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Re: HYB: seed germination
  • Subject: Re: HYB: seed germination
  • From: "d7432da" <donald@txol.net>
  • Date: Thu, 03 Nov 2011 01:20:39 -0000


Similar to what I do, I think. Both fresh pods and dried seeds get planted in clay pots and then get stored in the fridge until fall conditions. Since I'm usually in the habit of planting fresh seeds and here most pods finish splitting in early July, those pots are generally in the fridge for 3 months more or less. I usually start taking them out in Sept., but often some stay as long as mid Nov. This year I didn't plant fresh seeds (I only had one pod to plant!), so I was late dragging some out of the freezer and won't be taking them out 'til mid-late Nov. As Linda notes, dried seeds perform much the same as the fresh ones. The resulting germination covers a lot of months 'til the spring warmup.

I think folks with less temperamental weather or more consistant cool months wouldn't benefit from going to the trouble. For those of us with less congenial and infinitely more fractious weather it seems to have really boosted the germination of seeds planted.


--- In iris-photos@yahoogroups.com, robert sutton <20060sutton@...> wrote:
> I have been trying Vincent Vhristopherson's method of fall germination this
> year. the idea is to take a seed pod that is just about to open, after it
> has ripened, open, take the seed out and place in a baggie with some damp
> sand. 12 weeks in the fridge, then take out during the day time to
> stimulate the seeds with warmth of the late summer. So far have not seen
> any sign of germination I've tried 10 pods this way. I had great success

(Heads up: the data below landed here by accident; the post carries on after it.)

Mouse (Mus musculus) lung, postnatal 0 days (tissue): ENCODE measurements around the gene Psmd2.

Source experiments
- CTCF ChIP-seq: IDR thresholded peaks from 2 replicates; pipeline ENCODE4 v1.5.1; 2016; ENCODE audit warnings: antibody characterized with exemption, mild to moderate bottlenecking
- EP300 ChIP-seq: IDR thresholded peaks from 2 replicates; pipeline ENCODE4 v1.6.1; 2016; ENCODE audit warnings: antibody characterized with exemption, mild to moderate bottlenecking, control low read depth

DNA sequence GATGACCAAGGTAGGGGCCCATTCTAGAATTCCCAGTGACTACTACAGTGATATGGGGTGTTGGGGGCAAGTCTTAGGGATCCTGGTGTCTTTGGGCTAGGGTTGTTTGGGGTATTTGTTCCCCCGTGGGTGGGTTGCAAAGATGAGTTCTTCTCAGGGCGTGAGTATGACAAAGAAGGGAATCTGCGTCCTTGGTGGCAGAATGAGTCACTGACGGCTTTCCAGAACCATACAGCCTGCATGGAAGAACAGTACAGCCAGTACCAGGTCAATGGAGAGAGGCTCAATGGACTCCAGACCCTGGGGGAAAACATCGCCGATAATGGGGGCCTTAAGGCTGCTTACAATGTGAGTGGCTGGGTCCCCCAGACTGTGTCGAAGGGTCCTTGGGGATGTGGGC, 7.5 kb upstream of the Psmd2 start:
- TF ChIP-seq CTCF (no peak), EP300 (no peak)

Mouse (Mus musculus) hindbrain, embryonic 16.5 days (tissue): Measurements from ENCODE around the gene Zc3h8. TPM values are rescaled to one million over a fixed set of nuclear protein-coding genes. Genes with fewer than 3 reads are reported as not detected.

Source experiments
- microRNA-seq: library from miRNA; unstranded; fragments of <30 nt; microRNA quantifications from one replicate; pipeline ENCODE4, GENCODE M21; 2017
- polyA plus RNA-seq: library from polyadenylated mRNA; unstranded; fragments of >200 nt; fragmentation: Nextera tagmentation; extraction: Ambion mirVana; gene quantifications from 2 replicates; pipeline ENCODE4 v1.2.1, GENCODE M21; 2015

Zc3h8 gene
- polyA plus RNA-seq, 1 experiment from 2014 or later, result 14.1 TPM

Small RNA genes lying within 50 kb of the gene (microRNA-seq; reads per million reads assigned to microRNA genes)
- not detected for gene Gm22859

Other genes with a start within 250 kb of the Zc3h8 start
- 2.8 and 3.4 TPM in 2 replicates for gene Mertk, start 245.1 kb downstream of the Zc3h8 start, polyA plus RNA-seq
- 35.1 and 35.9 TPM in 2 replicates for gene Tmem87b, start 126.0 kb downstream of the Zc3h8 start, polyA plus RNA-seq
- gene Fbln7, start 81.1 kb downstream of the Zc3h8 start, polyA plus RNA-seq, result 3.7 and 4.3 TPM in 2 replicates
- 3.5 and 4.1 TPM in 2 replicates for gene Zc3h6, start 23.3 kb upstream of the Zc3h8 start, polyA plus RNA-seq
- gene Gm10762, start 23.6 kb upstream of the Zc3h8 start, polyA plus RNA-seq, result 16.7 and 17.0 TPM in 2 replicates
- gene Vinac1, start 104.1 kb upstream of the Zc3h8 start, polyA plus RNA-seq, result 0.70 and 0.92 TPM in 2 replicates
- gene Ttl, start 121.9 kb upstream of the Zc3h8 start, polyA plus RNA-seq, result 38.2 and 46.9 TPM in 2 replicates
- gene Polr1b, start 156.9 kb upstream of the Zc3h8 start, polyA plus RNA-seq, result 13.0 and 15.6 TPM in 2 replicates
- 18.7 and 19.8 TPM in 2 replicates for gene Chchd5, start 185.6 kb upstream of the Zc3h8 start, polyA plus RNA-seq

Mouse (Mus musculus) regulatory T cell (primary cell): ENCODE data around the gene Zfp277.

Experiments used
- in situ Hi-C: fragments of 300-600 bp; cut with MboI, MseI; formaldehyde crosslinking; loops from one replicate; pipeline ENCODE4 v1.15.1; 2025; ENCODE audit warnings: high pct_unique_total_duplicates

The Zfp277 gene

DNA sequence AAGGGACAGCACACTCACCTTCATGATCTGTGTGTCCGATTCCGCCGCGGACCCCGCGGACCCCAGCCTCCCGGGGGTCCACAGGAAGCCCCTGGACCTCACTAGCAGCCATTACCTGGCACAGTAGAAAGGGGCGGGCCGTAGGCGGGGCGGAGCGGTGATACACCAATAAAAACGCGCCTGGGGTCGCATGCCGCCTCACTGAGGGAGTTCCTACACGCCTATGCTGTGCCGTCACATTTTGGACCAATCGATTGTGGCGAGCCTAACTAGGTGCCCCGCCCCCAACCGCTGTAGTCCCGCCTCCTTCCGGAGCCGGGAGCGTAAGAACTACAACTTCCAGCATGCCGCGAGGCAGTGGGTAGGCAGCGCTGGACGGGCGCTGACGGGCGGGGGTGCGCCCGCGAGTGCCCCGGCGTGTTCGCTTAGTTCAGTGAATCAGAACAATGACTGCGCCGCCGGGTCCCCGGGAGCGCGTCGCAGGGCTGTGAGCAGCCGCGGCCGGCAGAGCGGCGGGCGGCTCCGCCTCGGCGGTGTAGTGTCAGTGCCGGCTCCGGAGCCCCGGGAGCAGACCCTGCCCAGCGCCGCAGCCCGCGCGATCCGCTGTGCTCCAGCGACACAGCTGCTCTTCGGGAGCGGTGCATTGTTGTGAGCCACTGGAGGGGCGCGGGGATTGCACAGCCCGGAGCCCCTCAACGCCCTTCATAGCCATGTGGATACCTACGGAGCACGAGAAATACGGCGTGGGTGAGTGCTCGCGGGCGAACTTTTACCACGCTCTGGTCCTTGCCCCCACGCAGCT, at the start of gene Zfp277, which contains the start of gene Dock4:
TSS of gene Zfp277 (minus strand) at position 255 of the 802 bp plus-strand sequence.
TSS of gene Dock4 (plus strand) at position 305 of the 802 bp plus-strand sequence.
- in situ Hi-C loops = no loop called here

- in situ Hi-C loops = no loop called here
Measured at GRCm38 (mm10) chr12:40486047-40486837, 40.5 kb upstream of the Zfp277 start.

> this past spring with my spring germination,(over winter in the fridge) had
> planted 475 sprouted seedlings into 16 oz plastic drinking glasses, with
> several drainage holes burnt into the bottoms. I planted them out this fall
> into a garden area, . I notice that most have multiple growths, so am
> curious as to what spring will bring.
> Robert
> On Tue, Nov 1, 2011 at 5:58 PM, Donald Eaves <donald@...> wrote:
> > **
> >
> >
> > The several hundred seedlings that sprouted and normally would have been
> > lined out remain in the seedling pots. Can't dig here without water. Those
> > seeds had the best germination of any seeds I've ever planted, percentage
> > wise. They are also having the best subsequent fall - or late -
> > germination
> > I've ever had. I'm now looking at hundreds of the little fellows that may
> > spend their entire life stuck in a pot. I'm convinced now that germination
> > isn't entirely tied to temps. Germination came to a complete halt in April
> > when the temps got consistantly warm, but the fall germination started at
> > the end of
> > Augst when the temps were consistantly warmer than when they shut off. I
> > think the seeds must track the trend of the ongoing temps, which is not
> > quite the same as being dependent on the actual temp. That means they shut
> > down when the temps are continually rising, but reactivate when those
> > temps
> > start going lower. Otherwise they wouldn't be starting so early. In any
> > case, a month or so ago when I counted there were nearly 70 new plants, so
> > I'm probably close or past a hundred or so now. They keep coming. The
> > photo is of a cross where there was only one seedling at the end of spring
> > and now has twelve in the fall, the newest showing up today. Seen a lot of
> > that this fall in the pots. Seven pods that had no germination at all now
> > have seedlings. I really wish now I hadn't dragged out any of the stored
> > seeds and planted them. I'm not at all sure even with some rain and
> > moisture I'll be able to manage the number of seedlings I have.
> >
> > Donald Eaves
> > donald@...
> > Texas drought zone, USA
> >
> >

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